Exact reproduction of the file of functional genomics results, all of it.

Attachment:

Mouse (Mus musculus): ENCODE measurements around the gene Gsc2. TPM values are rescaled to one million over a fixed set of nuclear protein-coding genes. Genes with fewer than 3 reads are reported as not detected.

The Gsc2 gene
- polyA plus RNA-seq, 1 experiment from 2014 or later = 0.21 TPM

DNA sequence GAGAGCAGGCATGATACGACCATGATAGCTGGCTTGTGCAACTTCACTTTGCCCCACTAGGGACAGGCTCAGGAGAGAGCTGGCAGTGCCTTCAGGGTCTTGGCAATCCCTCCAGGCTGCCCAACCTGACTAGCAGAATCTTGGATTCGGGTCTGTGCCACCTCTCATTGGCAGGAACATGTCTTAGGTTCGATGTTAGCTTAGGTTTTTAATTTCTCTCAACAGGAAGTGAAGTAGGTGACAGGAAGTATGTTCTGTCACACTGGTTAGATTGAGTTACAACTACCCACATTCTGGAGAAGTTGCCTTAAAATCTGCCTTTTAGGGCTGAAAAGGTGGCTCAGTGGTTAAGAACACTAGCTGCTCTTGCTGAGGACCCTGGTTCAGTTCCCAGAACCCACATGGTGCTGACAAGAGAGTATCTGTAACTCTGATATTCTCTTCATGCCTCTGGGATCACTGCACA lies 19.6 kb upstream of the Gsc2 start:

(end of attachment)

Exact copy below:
Mouse (Mus musculus): ENCODE measurements around the gene Gsc2. TPM values are rescaled to one million over a fixed set of nuclear protein-coding genes. Genes with fewer than 3 reads are reported as not detected.

The Gsc2 gene
- polyA plus RNA-seq, 1 experiment from 2014 or later = 0.21 TPM

DNA sequence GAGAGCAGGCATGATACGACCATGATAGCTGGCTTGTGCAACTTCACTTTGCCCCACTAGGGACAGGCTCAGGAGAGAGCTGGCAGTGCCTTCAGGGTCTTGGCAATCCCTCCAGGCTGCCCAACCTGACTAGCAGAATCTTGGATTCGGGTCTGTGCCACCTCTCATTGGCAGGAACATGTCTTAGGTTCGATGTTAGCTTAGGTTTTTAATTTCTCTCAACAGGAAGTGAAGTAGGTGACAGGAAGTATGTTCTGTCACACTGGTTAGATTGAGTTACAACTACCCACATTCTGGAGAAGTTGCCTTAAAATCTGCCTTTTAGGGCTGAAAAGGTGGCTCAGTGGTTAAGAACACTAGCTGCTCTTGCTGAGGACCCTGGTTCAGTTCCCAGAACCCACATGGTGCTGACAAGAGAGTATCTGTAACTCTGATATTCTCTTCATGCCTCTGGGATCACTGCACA lies 19.6 kb upstream of the Gsc2 start: